Due to the advantages of good fracture performance and the application of carbon capture and storage (CCS), supercritical carbon dioxide (SC-CO2
) is considered a promising alternative for hydraulic fracturing. However, the fracture initiation mechanism and its propagation under pressurized SC-CO2
jet are still unknown. To address these problems, a fluid–structure interaction (FSI)-based numerical simulation model along with a user-defined code was used to investigate the fracture initiation in an inhomogeneous shale rock. The mechanism of fracturing under the effect of SC-CO2
jet was explored, and the effects of various influencing factors were analyzed and discussed. The results indicated that higher velocity jets of SC-CO2
not only caused hydraulic-fracturing ring, but also resulted in the increase of stress in the shale rock. It was found that, with the increase of perforation pressure, more cracks initiated at the tip. In contrast, the length of cracks at the root decreased. The length-to-diameter ratio and the aperture ratio distinctly affected the pressurization of SC-CO2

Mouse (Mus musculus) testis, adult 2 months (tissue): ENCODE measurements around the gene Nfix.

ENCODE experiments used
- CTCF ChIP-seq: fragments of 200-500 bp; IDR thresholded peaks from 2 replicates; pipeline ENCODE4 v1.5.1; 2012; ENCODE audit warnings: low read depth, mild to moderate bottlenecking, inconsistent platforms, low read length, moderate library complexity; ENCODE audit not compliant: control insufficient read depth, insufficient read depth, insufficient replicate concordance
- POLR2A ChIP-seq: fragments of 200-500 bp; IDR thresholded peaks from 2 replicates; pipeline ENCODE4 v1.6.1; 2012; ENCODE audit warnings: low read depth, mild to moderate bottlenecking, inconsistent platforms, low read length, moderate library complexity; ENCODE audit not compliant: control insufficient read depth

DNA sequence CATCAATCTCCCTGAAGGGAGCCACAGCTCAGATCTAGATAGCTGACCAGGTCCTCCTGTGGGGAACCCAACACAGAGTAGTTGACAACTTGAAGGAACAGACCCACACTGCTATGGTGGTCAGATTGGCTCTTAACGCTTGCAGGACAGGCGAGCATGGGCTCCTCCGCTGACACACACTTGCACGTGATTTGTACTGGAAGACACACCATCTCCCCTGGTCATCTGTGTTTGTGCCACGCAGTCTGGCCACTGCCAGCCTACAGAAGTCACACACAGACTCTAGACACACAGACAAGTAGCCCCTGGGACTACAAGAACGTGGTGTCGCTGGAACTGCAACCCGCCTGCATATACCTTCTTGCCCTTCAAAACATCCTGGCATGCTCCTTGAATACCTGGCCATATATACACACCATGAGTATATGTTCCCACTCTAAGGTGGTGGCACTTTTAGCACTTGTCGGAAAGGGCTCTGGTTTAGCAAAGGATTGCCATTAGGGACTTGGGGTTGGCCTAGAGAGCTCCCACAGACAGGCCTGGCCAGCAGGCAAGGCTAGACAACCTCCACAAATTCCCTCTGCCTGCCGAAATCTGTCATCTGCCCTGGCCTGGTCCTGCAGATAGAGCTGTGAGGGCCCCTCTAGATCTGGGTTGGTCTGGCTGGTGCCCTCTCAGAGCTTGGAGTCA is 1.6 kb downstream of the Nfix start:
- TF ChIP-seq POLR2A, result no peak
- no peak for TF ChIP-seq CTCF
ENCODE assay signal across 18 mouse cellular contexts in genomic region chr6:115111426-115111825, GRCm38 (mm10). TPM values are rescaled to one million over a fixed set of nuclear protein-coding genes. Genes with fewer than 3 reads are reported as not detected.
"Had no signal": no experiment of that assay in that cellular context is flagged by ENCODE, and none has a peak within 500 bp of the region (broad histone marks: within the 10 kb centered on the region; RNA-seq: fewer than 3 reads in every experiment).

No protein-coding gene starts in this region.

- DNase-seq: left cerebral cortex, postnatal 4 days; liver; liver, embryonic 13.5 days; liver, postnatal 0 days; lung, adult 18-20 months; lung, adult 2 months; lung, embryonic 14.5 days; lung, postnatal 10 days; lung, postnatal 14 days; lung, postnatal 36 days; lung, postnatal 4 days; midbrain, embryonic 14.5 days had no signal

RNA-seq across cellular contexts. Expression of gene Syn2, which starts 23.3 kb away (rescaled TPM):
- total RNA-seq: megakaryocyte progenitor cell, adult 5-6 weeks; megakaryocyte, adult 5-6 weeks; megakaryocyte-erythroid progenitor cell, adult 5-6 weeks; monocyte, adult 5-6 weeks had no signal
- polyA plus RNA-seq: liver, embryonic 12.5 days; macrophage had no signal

jet, and contributed to the non-linear distribution and various maximum values of the stress in shale rock. The results proved that Weibull probability distribution was appropriate for analysis of the fracture initiation. The studied parameters explain the distribution of weak elements, and they affect the stress field in shale rock.
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